Senate Finance’s Subcommittee on Trade Takes One-Sided Approach to De Minimis Import Rule

Senate Finance: De Minimis

The U.S. Senate Finance Subcommittee for International Trade, Customs, and Global Competitiveness took a one-sided view on the de minimis exemption in a hearing on Tuesday, rejecting anything but technocratic changes to the global duty-free rule for small packages priced under $800.

The Subcommittee’s only witnesses on the de minimis loophole were its two largest cheerleaders: anti-tariff groups the U.S. Chamber of Commerce and the National Foreign Trade Council (NFTC). 


See CPA’s “Falsehoods & Facts” page on the de minimis falsehoods disseminated by both groups.


Both groups expressed opposition to lowering the de minimis threshold to reciprocate with other countries. Instead, they told Chairman Tom Carper (D-DE) and Ranking Member John Cornyn (R-TX) that hiring more Customs (CBP) agents and obtaining more information about the contents of de minimis shipments would suffice.

Even so, witness John Drake, Vice President at the Chamber for Supply Chain Policy, basically admitted to the chaos caused by the de minimis provision today. [Testimony] In recent years, express shippers like FedEx, UPS, and DHL, which have been the chief advocates  have been losing ground to private air cargo logistics firms

“If the goods are at the port and the CBP does not have any data on the goods, the CBP is going to have a problem deciding whether a product should be allowed in or denied,” said Drake. “The huge explosion of e-commerce with all these new players who weren’t there before – warehouses, new e-commerce platforms – all those players are not the traditional express carriers like UPS that have been operating under CBP authority for decades, and those companies are not necessarily providing data to CBP on those small packages. In our view, they should be.”

Drake and NFTC witness John Pickel, Senior Director for International Supply Chain Policy [Testimony] opposed bipartisan legislation, namely the Import Security and Fairness Act, which would stop Chinese merchandise from being waived-in, duty-free, with little to no inspection via the de minimis loophole.

The other hearing witness was a longshoreman. He did not weigh in on trade policy.

Pickel said the U.S. benefits from de minimis in other countries, so we should not roll back our program or they will retaliate.

“American exports benefit from de minimis provisions in 89 countries. Those standards could be rolled back if the U.S. changes the de minimis rule,” Pickel said.

No other country has anything like the U.S. version of de minimis. In the United States, the dollar threshold is listed as $800 – already extraordinarily high — but that figure is based on claimed ‘fair’ value in a foreign country (untethered to U.S. transaction price). Even during USMCA negotiations, multinationals succeeded in imposing asymmetric burdens on the United States. Under Article 7.8 of USMCA, the United States pledged an $800 threshold, while Mexico and Canada would agree to no more than $117. De minimis is deeply unpopular in both Canada and Mexico. In a sense, the U.S. Chamber and NFTC witnesses were like the Senators hearing on fire safety from arsonists.

Sen. Charles Grassley (R-IA) asked about de minimis and the Uyghur Forced Labor Act. He was reading from some papers in front of him. “I still consider myself a free trader, but I think abuse of de minimis has to be addressed,” he said to Drake.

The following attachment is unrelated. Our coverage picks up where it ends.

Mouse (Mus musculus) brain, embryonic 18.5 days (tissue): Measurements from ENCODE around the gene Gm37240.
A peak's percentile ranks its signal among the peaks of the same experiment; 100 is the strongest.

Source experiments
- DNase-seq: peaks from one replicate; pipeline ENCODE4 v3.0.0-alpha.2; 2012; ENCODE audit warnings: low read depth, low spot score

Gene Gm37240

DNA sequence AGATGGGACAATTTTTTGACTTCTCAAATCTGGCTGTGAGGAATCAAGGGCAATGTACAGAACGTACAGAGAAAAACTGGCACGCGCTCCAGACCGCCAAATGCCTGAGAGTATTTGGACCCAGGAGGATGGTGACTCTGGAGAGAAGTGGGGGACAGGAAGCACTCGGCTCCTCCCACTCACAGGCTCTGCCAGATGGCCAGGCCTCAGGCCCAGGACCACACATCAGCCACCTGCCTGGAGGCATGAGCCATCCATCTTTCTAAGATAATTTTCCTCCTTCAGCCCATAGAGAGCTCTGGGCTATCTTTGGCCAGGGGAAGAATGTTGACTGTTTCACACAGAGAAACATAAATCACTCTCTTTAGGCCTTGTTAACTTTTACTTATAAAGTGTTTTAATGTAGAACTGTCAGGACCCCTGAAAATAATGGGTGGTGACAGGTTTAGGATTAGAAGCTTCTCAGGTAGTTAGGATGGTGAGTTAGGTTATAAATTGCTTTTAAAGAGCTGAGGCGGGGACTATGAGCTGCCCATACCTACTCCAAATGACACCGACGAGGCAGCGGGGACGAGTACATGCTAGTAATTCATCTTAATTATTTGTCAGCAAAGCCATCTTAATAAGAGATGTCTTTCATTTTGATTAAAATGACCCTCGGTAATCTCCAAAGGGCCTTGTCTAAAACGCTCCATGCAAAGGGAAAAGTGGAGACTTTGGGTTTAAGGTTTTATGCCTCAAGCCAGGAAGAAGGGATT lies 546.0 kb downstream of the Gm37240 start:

“We recognize that the trade environment has changed in the last 25 years. There are concerns that CBP is not collecting certain types of data to help them out, but that is true all up and down the trade environment, for formal and informal entry,” said Drake. “We have been supportive of the CBP getting better data from warehouses, etcetera, but we believe efforts to single out de minimis are inappropriate.”

Senate Finance Committee Democrats posted their briefing sheet on Tuesday about the subcommittee hearing. In it, the Democrat Committee staff repeated the big importers’ talking points that repealing de minimis would be burdensome for CBP. 

“Eliminating de minimis entirely could maximize enforcement but drain CBP of resources and lead to bottlenecks and delays at U.S. ports,” they wrote. 

Customs agents today are inundated with small packages sent via de minimis shipments, which itself is a growing burden to decipher what textile goods, for instance, almost all from China, are running afoul of cotton bans in the Uyghur Forced Labor law. They are also faced with spotting and destroying contraband goods from around the world, and narcotics such as fentanyl. 

Tuesday’s hearing was mostly empty of Committee members. At its fullest, Carper and Cornyn were joined by four other members out of 17. At least half the hearing was Carper making small talk with witnesses about their wives and jobs and was the only member asking questions in the final half hour of what was a short hour-long hearing.

Earlier this month, the House Ways & Means Committee Republicans marked up two newly written de minimis bills that would ban Chinese companies facing sanctions and other restrictions for using de minimis. There have been at least three other pieces of legislation but either none have made it to a floor vote or failed to make it into larger bills.


CPA is the leading national, bipartisan organization exclusively representing domestic producers and workers across many industries and sectors of the U.S. economy.

The latest CPA news and updates, delivered every Friday.


Get the latest in CPA news, industry analysis, opinion, and updates from Team CPA.